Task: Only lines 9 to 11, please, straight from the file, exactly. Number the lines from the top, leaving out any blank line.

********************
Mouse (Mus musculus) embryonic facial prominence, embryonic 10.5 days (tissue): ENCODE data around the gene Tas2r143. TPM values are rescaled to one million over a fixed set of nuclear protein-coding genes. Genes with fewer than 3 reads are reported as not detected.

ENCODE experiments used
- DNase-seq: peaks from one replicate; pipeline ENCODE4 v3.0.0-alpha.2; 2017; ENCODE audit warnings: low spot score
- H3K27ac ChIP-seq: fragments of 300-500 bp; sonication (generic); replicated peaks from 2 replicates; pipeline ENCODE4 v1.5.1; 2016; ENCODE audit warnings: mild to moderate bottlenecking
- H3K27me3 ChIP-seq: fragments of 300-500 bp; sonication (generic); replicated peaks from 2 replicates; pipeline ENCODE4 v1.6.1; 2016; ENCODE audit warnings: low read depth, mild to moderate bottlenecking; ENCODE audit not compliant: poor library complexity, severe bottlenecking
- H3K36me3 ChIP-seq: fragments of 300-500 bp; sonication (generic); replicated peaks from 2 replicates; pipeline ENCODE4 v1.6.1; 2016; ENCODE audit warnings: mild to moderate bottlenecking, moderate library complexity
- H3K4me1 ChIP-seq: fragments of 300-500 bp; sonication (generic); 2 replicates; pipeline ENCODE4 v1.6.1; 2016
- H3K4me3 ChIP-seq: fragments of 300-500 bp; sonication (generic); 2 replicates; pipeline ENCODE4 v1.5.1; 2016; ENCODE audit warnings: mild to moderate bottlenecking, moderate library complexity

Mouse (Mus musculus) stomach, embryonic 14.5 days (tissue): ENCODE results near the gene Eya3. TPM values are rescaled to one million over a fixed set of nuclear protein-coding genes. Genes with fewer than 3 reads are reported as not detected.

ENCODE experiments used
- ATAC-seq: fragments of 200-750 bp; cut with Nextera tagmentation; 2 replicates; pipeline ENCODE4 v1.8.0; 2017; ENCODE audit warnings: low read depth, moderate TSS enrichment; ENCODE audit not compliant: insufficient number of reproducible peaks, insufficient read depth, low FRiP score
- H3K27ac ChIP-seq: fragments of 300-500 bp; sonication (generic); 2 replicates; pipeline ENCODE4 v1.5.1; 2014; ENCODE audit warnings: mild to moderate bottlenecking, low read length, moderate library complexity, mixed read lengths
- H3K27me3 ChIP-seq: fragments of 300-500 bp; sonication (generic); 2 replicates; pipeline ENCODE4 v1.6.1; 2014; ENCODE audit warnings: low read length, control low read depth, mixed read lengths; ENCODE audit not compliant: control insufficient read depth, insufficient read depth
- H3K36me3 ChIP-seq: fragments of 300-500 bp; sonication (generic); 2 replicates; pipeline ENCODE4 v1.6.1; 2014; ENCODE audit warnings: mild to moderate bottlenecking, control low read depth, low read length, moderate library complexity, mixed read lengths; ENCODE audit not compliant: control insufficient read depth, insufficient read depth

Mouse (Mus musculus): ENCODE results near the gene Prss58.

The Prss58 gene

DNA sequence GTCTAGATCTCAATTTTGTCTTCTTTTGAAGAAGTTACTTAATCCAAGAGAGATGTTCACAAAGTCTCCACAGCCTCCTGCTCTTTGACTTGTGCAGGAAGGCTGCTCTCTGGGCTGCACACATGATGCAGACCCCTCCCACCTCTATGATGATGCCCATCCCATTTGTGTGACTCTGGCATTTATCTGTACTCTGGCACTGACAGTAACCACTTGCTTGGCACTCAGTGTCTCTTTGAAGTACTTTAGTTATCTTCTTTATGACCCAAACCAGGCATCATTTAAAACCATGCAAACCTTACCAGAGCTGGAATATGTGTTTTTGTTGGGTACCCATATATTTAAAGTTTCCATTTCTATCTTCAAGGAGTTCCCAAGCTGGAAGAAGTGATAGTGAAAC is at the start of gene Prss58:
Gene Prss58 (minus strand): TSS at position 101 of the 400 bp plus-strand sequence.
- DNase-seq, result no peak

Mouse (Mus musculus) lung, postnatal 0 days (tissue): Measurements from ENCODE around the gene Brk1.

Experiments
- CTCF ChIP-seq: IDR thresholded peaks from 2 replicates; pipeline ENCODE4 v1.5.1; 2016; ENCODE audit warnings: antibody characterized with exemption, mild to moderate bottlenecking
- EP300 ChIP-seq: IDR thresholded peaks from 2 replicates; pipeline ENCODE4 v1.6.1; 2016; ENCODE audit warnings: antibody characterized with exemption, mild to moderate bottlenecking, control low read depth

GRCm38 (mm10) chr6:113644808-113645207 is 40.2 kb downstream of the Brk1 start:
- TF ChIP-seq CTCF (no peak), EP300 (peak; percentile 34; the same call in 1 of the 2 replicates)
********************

Mouse (Mus musculus) stomach, embryonic 14.5 days (tissue): ENCODE results near the gene Eya3. TPM values are rescaled to one million over a fixed set of nuclear protein-coding genes. Genes with fewer than 3 reads are reported as not detected.

ENCODE experiments used
- ATAC-seq: fragments of 200-750 bp; cut with Nextera tagmentation; 2 replicates; pipeline ENCODE4 v1.8.0; 2017; ENCODE audit warnings: low read depth, moderate TSS enrichment; ENCODE audit not compliant: insufficient number of reproducible peaks, insufficient read depth, low FRiP score